For Mr Yusuf Mohamed there is nothing illegal if companies invest the money obtained 'in good faith'. He noted that police accused his client Bhimla Ramloll of 'conspiracy to defraud' and 'financial institution operating without license from FSC', which are only temporary loads. The police must be able to prove the charges, he said. Other companies can operate in the same way as long as their purpose is not to steal their investors, said the lawyer.
The scammers are very smart
Mr. Yusuf Mohamed says that his "knowledge, no complaint has been registered against my client."
For the economist Chandan Jankee there are several flaws in the Mauritian law are exploited by unscrupulous manager fictitious companies in the financial sector. He noted an increase in the number of companies operating in the Ponzi system. The increase, he said, is the result of difficult access to bank finances.
Banks offer low interest rates with very high bank charges. Number of people are tempted by the easy money and did not hesitate to invest huge sums in return for receiving 'dividends' can vary between 5% and 15% monthly highlights economist.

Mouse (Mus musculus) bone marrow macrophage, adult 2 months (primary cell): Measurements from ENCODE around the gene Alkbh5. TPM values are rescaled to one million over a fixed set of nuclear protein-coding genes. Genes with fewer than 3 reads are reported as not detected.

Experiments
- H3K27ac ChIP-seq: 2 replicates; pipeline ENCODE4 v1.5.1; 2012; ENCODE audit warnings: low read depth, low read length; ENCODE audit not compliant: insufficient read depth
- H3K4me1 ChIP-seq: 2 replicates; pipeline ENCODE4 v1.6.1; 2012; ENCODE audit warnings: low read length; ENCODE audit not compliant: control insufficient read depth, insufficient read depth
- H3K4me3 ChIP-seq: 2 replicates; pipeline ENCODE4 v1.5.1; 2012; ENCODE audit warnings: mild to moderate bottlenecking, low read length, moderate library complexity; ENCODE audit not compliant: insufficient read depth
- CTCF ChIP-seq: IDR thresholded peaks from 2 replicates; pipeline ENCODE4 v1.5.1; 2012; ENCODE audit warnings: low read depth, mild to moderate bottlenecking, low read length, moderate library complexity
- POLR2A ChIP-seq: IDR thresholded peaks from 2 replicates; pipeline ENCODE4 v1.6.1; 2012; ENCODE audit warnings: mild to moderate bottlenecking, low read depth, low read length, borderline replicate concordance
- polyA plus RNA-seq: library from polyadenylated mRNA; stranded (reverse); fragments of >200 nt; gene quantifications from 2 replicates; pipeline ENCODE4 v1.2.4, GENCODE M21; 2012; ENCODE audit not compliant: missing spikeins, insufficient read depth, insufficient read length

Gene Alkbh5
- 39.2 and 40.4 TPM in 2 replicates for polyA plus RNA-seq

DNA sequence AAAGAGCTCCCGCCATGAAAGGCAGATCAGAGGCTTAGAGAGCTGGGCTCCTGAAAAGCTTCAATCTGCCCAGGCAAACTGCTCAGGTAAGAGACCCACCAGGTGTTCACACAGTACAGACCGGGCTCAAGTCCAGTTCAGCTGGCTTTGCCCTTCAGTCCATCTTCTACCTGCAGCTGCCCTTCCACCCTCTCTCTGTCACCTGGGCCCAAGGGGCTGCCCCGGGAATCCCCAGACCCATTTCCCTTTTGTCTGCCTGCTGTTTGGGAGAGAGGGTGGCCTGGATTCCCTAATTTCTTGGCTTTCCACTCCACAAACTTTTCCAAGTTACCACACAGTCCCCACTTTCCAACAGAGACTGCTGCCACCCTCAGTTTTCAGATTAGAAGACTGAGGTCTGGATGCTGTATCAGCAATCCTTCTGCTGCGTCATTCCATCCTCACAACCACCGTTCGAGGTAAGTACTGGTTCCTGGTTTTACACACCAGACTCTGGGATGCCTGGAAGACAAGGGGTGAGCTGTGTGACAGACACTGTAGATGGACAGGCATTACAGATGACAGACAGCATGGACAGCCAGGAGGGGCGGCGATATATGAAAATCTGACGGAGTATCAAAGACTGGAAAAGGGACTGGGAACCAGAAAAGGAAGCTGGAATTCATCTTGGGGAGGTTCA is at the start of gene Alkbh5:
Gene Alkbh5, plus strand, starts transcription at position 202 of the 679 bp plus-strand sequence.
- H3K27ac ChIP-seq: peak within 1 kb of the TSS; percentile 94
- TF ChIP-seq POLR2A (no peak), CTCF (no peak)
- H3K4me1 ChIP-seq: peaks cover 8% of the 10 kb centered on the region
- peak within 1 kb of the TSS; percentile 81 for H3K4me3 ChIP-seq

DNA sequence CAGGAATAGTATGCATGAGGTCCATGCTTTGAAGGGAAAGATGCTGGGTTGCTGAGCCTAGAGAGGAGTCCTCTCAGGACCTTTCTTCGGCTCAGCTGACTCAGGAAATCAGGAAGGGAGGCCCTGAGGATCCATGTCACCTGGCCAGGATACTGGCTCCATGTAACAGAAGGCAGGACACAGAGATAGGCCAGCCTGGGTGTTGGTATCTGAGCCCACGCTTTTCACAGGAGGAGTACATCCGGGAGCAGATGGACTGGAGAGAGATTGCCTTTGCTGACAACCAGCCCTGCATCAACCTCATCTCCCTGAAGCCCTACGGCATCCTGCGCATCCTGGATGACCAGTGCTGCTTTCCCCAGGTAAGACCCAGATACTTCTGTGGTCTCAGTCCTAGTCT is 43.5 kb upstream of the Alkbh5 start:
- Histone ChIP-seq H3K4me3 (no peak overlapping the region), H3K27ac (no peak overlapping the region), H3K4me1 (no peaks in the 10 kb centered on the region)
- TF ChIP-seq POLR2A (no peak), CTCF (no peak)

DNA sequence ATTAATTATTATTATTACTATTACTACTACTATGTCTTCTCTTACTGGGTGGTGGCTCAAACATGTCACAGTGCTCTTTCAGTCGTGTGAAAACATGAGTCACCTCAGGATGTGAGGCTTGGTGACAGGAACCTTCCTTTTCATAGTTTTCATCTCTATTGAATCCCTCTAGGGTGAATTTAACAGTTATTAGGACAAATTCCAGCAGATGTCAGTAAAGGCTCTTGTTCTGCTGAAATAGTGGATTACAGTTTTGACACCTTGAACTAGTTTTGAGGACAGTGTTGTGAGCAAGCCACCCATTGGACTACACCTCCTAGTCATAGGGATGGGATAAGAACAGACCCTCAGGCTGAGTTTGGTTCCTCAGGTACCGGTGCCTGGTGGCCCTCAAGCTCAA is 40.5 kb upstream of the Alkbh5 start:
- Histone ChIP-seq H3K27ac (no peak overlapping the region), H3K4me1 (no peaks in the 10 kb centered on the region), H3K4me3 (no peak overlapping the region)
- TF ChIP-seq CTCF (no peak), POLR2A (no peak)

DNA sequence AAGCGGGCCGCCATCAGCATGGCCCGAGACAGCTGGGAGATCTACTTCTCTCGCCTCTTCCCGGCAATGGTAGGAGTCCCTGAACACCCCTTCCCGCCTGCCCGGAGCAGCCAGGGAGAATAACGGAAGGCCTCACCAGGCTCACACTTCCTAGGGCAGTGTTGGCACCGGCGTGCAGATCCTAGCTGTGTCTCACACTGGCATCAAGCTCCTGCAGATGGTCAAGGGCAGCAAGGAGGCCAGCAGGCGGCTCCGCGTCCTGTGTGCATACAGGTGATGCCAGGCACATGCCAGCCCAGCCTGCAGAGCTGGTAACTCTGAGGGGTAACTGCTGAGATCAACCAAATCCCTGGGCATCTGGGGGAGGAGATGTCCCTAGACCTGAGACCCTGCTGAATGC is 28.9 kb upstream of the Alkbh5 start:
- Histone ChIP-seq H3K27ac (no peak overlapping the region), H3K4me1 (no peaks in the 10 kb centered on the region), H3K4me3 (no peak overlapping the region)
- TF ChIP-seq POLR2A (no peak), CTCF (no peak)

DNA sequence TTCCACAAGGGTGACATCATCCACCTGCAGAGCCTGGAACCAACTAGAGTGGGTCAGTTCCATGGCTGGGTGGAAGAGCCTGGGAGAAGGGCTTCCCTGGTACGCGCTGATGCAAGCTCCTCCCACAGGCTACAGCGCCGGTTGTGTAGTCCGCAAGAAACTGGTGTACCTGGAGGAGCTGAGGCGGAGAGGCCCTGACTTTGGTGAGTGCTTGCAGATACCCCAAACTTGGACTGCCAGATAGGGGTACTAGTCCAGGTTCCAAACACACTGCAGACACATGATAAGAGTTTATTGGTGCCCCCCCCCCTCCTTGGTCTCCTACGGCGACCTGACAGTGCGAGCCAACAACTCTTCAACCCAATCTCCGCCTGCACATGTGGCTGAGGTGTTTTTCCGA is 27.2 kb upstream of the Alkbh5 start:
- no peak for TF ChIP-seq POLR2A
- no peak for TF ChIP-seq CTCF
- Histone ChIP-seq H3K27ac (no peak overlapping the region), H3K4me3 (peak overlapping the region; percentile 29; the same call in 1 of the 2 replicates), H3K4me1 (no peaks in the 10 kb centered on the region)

Often scammers are very smart and grab the names of well-placed people or govern to lure investors. They usually attract investors by offering them higher that any legitimate business can offer returns. He blames the government and society to the current situation.
According to him, there is too much corruption and the law is not sufficiently severe. There is no follow-up regarding large cash withdrawals by individuals. This could have prevented many people to invest in the system 'Ponzi'.
Since the outbreak of the Whitedot case, the Central CID opened several investigations into ten companies operating in the financial sector. The police arrested sixty people involved in these cases. To this day the police made the seizure of approximately Rs 130 M.